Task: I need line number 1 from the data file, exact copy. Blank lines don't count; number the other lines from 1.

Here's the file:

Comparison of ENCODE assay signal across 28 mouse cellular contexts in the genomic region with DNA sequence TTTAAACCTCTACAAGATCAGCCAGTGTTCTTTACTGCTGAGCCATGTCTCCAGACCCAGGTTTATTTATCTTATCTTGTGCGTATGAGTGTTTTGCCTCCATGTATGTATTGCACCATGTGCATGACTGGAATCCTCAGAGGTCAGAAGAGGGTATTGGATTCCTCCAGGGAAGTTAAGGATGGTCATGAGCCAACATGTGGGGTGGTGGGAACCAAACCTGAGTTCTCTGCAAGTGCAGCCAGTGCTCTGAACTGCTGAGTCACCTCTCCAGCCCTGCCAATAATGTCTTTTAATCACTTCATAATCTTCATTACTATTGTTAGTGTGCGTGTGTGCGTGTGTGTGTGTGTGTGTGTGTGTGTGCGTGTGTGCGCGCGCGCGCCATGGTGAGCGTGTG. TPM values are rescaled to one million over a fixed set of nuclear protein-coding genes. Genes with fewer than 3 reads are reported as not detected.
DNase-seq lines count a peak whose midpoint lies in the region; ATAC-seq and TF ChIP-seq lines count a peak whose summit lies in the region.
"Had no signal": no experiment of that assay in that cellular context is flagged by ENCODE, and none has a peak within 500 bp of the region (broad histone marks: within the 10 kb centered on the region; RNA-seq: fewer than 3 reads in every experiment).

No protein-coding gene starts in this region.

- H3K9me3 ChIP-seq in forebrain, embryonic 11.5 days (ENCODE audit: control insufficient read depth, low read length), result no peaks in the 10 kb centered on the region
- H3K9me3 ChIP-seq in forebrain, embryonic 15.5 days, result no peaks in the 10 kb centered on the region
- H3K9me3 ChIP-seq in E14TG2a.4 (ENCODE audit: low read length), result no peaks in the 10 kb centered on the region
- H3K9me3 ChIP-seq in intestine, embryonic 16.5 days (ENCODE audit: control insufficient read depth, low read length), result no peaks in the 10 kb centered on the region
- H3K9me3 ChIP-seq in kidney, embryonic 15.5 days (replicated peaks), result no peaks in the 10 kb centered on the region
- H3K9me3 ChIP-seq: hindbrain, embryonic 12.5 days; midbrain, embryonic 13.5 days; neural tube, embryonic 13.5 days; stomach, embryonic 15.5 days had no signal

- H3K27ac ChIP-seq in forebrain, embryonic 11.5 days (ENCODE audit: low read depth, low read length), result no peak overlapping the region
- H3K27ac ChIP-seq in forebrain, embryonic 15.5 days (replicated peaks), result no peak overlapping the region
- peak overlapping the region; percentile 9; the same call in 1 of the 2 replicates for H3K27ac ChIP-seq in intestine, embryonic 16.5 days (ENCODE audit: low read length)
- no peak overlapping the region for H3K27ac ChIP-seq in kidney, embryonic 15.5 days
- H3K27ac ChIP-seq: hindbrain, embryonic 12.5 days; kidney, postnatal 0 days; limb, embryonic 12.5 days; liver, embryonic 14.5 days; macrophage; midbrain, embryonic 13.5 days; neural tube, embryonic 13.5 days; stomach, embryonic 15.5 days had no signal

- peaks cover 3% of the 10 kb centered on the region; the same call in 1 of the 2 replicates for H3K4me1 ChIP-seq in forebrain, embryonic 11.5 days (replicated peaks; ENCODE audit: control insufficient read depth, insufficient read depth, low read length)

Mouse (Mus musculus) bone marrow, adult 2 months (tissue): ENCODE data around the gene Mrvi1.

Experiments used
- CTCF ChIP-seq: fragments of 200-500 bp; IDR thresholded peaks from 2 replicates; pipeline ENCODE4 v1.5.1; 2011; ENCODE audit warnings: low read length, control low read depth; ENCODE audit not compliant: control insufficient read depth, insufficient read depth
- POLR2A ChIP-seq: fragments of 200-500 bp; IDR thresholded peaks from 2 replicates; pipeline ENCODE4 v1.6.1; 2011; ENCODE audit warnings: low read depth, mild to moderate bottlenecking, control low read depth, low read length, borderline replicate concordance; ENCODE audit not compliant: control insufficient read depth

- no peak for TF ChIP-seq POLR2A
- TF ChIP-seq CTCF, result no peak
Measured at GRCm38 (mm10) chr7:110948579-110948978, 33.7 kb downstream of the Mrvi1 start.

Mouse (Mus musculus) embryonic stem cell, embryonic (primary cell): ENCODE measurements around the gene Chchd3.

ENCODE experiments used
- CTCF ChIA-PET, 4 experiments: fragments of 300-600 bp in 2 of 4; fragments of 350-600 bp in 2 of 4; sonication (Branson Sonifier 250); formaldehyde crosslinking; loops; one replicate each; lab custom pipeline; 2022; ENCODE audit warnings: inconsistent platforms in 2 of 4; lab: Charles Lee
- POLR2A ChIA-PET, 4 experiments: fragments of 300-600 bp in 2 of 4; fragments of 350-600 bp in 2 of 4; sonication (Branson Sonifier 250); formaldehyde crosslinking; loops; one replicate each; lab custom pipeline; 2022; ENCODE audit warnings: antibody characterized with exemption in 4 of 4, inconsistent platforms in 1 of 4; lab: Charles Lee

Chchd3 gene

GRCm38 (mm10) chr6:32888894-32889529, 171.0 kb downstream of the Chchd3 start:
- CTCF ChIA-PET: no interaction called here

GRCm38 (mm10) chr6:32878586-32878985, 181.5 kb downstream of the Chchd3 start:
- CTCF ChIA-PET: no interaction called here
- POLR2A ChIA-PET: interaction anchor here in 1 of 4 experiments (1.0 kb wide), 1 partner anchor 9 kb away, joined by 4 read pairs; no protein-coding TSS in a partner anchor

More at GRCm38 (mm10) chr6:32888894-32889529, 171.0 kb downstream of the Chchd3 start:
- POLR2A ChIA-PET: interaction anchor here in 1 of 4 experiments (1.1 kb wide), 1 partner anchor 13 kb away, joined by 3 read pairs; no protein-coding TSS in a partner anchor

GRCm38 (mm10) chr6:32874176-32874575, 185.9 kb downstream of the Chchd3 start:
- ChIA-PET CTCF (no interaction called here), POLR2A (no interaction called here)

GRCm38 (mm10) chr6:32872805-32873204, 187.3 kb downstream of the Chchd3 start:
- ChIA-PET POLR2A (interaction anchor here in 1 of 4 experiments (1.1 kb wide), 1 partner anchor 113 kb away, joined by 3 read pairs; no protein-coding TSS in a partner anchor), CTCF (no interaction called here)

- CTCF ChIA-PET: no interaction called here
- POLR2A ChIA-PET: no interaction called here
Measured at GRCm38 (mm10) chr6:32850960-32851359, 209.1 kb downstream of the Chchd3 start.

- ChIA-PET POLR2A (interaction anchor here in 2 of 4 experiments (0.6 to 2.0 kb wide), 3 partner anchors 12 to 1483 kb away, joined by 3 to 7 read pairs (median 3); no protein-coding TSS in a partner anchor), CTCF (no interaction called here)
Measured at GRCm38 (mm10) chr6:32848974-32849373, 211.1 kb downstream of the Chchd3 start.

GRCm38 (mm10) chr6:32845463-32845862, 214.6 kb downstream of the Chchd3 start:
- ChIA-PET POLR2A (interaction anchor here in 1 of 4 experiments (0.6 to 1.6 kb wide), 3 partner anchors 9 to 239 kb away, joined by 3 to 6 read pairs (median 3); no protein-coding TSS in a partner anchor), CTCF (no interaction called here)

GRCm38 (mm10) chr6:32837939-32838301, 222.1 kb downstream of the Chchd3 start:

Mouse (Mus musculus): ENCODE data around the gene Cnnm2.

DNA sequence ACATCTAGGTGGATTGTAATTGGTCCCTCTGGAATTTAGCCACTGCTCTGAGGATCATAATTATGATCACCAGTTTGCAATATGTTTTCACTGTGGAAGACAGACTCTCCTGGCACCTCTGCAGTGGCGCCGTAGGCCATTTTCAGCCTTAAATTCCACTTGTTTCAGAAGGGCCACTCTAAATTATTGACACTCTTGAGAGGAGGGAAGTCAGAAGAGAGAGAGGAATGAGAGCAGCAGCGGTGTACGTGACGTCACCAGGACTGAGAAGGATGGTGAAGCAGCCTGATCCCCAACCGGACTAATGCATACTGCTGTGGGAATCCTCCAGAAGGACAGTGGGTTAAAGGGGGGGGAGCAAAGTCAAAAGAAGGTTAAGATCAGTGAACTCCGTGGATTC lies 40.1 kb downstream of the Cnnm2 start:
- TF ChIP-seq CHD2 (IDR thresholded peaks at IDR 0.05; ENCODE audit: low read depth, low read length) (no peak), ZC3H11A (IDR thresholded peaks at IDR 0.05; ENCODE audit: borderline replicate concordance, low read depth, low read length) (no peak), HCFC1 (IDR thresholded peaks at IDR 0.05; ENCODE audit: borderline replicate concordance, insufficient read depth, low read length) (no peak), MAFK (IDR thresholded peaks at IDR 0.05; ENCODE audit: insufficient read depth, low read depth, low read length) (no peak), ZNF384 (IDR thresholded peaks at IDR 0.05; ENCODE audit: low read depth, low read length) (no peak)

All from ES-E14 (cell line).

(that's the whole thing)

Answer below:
Comparison of ENCODE assay signal across 28 mouse cellular contexts in the genomic region with DNA sequence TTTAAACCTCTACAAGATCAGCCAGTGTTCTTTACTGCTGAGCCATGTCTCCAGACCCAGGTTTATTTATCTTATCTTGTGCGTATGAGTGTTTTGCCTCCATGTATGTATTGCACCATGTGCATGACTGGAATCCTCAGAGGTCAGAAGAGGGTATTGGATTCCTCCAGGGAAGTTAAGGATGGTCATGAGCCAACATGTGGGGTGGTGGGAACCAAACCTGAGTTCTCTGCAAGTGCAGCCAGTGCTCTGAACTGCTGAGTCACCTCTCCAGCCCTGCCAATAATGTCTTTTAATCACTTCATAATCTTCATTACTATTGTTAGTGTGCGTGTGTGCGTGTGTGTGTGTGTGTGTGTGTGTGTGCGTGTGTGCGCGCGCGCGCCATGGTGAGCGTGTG. TPM values are rescaled to one million over a fixed set of nuclear protein-coding genes. Genes with fewer than 3 reads are reported as not detected.